Asbestos-related malignancy

Crit Rev Oncol Hematol. 1986;6(3):287-309. doi: 10.1016/s1040-8428(86)80059-2.


Due to the known association with asbestos exposure, malignant mesothelioma has assumed an importance out of proportion to its incidence in the American population (2.2 per million). Patients present with chest pain, shortness of breath, or both. The initial chest X-ray generally reveals a large unilateral pleural effusion. A large piece of tissue obtained via open biopsy is usually required for histologic diagnosis. Investigational approaches include multiple needle biopsies obtained for electron microscopy, as well as for immunoperoxidase staining for keratin and CEA. The tumor characteristically remains localized until late in its course. The treatment of mesothelioma remains unsatisfactory. However, anecdotes report long-term disease-free survival after intensive treatment. Palliation with a response rate of up to 30% to various chemotherapeutic regimens has been reported by a number of investigators.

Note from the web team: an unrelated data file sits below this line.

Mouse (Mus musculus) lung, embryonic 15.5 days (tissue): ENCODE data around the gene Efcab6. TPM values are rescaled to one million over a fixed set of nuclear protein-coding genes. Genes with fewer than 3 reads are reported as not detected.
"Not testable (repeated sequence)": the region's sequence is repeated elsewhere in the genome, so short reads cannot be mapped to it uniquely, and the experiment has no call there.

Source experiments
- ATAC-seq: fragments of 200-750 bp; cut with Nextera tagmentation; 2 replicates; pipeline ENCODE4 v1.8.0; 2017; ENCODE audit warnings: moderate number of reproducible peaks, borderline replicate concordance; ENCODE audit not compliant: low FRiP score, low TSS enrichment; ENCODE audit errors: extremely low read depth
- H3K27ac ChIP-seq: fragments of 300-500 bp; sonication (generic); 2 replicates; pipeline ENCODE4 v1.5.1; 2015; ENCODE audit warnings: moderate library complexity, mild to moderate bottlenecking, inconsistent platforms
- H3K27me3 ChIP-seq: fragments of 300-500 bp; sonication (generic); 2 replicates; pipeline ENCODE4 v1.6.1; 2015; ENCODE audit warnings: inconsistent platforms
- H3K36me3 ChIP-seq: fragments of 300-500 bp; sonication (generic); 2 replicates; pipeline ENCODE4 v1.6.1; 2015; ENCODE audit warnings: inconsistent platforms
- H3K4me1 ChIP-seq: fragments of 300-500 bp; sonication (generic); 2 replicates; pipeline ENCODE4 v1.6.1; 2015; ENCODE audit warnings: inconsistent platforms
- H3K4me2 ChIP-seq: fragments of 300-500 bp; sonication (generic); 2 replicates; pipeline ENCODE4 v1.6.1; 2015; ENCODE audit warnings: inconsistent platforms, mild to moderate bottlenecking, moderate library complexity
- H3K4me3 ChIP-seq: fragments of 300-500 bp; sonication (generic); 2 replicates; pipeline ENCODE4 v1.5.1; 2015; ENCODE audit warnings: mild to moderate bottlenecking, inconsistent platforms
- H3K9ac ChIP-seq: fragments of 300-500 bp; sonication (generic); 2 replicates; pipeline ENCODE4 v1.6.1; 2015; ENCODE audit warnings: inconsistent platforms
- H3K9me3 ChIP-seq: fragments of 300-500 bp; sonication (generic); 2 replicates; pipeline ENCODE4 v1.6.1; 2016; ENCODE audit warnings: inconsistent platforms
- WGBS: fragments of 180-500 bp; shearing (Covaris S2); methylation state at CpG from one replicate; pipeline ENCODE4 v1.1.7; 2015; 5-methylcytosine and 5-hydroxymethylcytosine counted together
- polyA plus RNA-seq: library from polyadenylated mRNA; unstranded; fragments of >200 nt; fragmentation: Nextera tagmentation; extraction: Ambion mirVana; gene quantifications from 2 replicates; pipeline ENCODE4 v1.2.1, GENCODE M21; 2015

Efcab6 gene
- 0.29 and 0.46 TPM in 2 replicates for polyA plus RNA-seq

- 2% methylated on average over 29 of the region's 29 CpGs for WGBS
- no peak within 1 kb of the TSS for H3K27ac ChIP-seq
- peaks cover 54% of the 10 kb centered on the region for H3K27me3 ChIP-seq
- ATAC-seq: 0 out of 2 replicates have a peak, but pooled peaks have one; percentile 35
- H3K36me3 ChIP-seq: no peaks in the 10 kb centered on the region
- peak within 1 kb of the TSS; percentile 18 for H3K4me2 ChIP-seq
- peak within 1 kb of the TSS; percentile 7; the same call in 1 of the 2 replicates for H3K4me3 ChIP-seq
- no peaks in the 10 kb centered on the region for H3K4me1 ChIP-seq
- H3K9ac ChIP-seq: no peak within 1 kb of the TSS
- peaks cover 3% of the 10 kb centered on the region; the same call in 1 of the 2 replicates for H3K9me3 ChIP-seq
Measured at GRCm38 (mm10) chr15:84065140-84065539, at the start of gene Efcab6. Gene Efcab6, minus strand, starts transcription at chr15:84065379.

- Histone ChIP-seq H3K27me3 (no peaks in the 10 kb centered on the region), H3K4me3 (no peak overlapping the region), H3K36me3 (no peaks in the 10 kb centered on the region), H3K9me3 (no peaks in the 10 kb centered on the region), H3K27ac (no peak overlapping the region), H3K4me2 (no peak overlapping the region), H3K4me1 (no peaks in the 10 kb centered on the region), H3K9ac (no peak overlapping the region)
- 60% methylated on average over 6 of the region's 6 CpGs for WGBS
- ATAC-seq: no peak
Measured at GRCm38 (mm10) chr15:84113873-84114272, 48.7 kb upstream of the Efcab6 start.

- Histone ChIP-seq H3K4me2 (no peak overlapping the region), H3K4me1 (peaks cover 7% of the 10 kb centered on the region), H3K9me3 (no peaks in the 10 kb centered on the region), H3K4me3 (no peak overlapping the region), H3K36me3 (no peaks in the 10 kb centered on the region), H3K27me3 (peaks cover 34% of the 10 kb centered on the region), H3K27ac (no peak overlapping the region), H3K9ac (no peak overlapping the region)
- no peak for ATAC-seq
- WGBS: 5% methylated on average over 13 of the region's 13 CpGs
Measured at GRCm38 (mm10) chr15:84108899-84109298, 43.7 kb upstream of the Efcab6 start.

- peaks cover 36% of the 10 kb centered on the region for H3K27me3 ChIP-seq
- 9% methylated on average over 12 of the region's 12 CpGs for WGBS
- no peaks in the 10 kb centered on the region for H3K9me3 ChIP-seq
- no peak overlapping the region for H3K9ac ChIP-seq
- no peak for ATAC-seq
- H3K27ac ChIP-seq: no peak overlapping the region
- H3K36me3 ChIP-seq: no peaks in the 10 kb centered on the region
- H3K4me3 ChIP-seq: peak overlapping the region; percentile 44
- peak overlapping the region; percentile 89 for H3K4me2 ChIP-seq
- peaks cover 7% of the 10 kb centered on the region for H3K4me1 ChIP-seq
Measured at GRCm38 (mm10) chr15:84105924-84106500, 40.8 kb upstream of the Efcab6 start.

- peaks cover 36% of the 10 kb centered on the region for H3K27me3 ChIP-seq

Publication types

  • Review

MeSH terms

  • Asbestos / toxicity*
  • Asbestosis / complications
  • Gastrointestinal Neoplasms / chemically induced
  • Head and Neck Neoplasms / chemically induced
  • Humans
  • Lung Neoplasms / chemically induced
  • Lymphoproliferative Disorders / chemically induced
  • Mesothelioma / chemically induced*
  • Mesothelioma / pathology
  • Mesothelioma / therapy
  • Neoplasms / chemically induced*
  • Pleural Neoplasms / chemically induced
  • Pleural Neoplasms / pathology
  • Pleural Neoplasms / therapy
  • Risk
  • Smoking


  • Asbestos